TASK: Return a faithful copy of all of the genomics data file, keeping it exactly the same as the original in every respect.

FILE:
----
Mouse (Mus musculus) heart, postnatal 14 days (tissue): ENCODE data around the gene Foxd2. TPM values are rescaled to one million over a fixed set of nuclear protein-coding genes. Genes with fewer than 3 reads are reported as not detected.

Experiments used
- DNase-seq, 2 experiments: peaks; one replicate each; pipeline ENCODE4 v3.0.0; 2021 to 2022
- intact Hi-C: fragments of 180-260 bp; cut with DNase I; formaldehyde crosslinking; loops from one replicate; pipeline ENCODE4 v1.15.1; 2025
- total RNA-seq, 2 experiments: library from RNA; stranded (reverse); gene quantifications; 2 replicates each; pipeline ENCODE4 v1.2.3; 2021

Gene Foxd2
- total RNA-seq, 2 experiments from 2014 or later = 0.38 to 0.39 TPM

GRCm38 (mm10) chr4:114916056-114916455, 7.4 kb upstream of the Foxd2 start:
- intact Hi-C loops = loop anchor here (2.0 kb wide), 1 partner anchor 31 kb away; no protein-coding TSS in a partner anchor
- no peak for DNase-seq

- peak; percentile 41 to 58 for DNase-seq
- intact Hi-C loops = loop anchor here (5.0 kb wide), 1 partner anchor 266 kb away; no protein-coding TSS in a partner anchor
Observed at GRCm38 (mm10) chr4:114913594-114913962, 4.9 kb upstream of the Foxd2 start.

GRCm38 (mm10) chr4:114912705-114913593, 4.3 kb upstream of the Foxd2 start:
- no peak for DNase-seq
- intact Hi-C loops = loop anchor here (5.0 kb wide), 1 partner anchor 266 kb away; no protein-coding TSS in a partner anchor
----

Mouse (Mus musculus) heart, postnatal 14 days (tissue): ENCODE data around the gene Foxd2. TPM values are rescaled to one million over a fixed set of nuclear protein-coding genes. Genes with fewer than 3 reads are reported as not detected.

Experiments used
- DNase-seq, 2 experiments: peaks; one replicate each; pipeline ENCODE4 v3.0.0; 2021 to 2022
- intact Hi-C: fragments of 180-260 bp; cut with DNase I; formaldehyde crosslinking; loops from one replicate; pipeline ENCODE4 v1.15.1; 2025
- total RNA-seq, 2 experiments: library from RNA; stranded (reverse); gene quantifications; 2 replicates each; pipeline ENCODE4 v1.2.3; 2021

Gene Foxd2
- total RNA-seq, 2 experiments from 2014 or later = 0.38 to 0.39 TPM

GRCm38 (mm10) chr4:114916056-114916455, 7.4 kb upstream of the Foxd2 start:
- intact Hi-C loops = loop anchor here (2.0 kb wide), 1 partner anchor 31 kb away; no protein-coding TSS in a partner anchor
- no peak for DNase-seq

- peak; percentile 41 to 58 for DNase-seq
- intact Hi-C loops = loop anchor here (5.0 kb wide), 1 partner anchor 266 kb away; no protein-coding TSS in a partner anchor
Observed at GRCm38 (mm10) chr4:114913594-114913962, 4.9 kb upstream of the Foxd2 start.

GRCm38 (mm10) chr4:114912705-114913593, 4.3 kb upstream of the Foxd2 start:
- no peak for DNase-seq
- intact Hi-C loops = loop anchor here (5.0 kb wide), 1 partner anchor 266 kb away; no protein-coding TSS in a partner anchor